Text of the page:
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Gill’s Concrete Block Factory, Margate


Reg Worsley’s former dairy, behind the Post Office in Margate. Believed to be the only remaining building constructed of Henry Gill’s concrete building blocks. (D. Tulip photo 2015)

The Mercury of Monday October 18th, 1920 carried an article titled “CONCRETE BUILDING BLOCKS. A MARGATE SYNDICATE’S VENTURE.” Today we take concrete for granted, but then the article began “The age of concrete in building construction seems to have begun, and if it were not for the serious shortage of cement, there is no doubt its use would be much more extensive than it is at present in Tasmania for dwelling houses and buildings of all kinds.” Concrete blocks, made to resemble good stone, were claimed to be the most satisfactory for building houses, and the Margate factory had already turned out several hundred of these, used in a motor shed near the factory and other outbuildings. If it were not for the cement shortage, they could have been producing 300 blocks a day, enough in a week to build a five-roomed house. Being about five times the size of a normal brick (and hollow) these blocks were much quicker to lay, saving a claimed 50% in labour and up to 70% in mortar. A range of face patterns was available, including “sparrow-pecked”!

The syndicate comprised Mr. Henry Gill, manager, and T. J. Hart, N. H. Heath and G. E. Gill (Henry’s older son).  Henry Gill was born in Leeds, England, in 1871. He left London on the SS Ruapehu (New Zealand Shipping Co.) on September 30th, 1910 with his younger son, Wilfred, bound for Hobart. On March 3rd, 1914 he married Ada Worsley at St. George’s, Battery Point; his 2nd marriage, his first wife Bertha having died in 1911. Henry was a joiner by trade. Wilfred joined the AIF and was wounded in action in France, being repatriated in 1917 (see We Will Remember Them, CHAFMA 2015).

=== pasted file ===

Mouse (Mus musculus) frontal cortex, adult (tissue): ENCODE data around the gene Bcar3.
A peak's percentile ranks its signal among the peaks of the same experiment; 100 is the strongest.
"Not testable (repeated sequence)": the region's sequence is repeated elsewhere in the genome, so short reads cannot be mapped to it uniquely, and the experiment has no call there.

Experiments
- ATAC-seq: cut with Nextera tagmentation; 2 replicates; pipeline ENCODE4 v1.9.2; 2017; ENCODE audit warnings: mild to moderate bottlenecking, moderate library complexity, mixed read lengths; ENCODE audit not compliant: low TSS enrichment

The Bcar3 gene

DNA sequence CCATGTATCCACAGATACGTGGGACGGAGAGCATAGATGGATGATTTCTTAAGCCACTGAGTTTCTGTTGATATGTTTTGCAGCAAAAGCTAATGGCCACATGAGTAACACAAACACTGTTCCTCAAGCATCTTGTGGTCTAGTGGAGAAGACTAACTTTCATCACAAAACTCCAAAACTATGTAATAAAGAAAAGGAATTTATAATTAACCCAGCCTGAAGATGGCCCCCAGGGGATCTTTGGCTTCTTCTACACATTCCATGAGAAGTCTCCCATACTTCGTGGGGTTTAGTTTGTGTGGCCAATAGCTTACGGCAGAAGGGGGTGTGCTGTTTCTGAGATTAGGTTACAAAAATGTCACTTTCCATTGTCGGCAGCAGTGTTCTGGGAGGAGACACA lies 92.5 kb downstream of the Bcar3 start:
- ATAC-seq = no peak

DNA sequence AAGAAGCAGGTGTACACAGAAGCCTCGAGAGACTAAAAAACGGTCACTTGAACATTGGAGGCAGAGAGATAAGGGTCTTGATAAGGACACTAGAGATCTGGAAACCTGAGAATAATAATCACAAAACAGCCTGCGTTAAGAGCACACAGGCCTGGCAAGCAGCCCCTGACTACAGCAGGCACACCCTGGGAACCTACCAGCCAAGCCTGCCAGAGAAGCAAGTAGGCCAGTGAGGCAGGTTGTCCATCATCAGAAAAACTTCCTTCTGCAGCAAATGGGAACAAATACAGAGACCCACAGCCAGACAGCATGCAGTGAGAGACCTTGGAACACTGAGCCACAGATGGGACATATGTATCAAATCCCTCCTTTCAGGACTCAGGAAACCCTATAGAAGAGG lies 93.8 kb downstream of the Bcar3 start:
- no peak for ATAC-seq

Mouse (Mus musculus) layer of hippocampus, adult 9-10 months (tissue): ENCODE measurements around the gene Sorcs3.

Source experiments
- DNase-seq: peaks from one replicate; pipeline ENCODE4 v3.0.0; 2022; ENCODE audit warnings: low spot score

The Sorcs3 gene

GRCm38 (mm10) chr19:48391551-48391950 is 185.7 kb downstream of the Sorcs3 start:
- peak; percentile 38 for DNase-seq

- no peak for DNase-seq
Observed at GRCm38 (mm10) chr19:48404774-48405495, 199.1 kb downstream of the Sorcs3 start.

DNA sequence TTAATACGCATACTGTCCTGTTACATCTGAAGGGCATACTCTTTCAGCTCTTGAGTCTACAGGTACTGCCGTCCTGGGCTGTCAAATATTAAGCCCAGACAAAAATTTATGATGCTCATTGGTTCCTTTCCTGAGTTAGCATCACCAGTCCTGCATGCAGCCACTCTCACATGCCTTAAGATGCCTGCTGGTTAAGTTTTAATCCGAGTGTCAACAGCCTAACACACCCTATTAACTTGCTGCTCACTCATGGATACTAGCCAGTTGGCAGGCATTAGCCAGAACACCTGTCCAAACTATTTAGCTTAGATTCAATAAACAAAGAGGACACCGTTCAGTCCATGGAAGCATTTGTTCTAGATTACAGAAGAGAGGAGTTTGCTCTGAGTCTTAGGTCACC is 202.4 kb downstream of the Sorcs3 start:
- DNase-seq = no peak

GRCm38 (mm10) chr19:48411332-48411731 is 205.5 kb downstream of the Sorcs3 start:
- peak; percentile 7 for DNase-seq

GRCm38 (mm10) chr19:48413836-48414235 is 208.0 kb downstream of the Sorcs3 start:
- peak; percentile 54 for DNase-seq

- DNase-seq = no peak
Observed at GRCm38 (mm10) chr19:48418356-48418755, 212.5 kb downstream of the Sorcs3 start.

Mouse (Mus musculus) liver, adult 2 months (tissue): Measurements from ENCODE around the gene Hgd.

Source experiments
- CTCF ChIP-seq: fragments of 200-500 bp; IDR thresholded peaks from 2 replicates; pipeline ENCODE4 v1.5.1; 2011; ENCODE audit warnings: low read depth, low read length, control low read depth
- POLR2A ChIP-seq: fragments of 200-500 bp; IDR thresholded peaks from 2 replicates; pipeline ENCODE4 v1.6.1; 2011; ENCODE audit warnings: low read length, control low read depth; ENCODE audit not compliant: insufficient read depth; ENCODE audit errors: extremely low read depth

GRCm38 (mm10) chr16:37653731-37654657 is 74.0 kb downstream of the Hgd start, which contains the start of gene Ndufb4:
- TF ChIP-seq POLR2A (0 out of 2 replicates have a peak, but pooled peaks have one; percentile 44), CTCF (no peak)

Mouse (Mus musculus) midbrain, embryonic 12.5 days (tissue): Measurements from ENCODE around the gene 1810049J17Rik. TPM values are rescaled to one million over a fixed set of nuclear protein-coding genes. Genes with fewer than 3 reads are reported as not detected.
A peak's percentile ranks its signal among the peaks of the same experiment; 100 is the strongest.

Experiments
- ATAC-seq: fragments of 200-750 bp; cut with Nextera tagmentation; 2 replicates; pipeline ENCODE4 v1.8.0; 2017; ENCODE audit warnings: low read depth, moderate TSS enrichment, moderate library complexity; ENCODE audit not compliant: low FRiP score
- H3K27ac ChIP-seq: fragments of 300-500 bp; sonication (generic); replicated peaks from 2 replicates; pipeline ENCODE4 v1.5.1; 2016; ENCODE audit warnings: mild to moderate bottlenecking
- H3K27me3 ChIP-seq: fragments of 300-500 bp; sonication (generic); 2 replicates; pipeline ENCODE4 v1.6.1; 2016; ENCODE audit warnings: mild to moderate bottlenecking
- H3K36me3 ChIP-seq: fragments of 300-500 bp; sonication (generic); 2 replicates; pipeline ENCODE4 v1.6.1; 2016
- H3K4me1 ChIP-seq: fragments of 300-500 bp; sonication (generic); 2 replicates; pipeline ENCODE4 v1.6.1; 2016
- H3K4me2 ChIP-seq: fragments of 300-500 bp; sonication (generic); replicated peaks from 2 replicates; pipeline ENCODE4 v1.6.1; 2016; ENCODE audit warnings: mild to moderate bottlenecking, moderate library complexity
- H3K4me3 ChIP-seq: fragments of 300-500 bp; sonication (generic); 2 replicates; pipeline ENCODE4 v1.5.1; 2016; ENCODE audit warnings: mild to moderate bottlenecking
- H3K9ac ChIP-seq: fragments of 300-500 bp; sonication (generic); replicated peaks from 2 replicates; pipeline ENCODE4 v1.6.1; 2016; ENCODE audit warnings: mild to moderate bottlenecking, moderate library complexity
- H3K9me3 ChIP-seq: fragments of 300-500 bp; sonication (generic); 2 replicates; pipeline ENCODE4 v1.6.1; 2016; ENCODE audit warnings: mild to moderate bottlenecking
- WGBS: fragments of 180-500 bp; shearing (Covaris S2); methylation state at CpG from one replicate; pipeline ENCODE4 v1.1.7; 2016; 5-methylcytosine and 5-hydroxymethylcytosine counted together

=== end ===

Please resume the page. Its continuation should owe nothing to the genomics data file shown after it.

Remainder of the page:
The factory was located in what is now Crescent Drive and extended across the current Channel Highway to include the site of the only house on the western side of the highway between the hall and Meredith’s Orchards. The article places it “close to the main road in Margate, and also on the Sandfly tramline.” The tramline brought raw materials from the 4-mile quarry (near present-day Trowenna Rise) and took the finished product to the Margate Coal Jetty (Gemalla Road). Lindsay Whitham’s map of the tramway (see Peter MacFie’s A History of North West Bay and Margate, Map 18) shows the Concrete Block Works close to where it crossed the Channel Highway, on the town side of the dam near Meredith’s fruit & veg. shop. When the tramway closed in 1922 Luke Williams, General Manager of the Catamaran Colliery P/L who had the contract to take up the rails, reported to the Secretary for Public Works that the siding to the factory was 5 chains in length, i.e. 100 metres. They were unable to recover the last 12 feet of track as it was inside a building

This was the last mention of the factory that I have been able to find. Shortly after the main article, The Mercury of November 9th 1920 reported that a deputation comprising the Warden of Kingborough, Councillor B. J. Pearsall, sawmill owner Thomas E. Davis and Henry Gill met the Minister of Lands and Works (Mr. J. B. Hayes) to appeal to him not to close the tramway and pull up the rails (which belonged to the Government, although then leased to the Council). Mr. Gill said that his company was experimenting with making its own cement from local materials, and, if successful, would require the coal mine at Kaoota to be reopened and the full tramway to be retained.

Presumably, the cement-making venture was unsuccessful, as the rails were sold and removed within 2 years. Did the cement block factory survive the loss of the tramway? Did Henry Gill relocate it? Are there any other surviving buildings incorporating Gill’s blocks? Any answers, or corrections, would be welcome. Especially any photographs!

David Tulip

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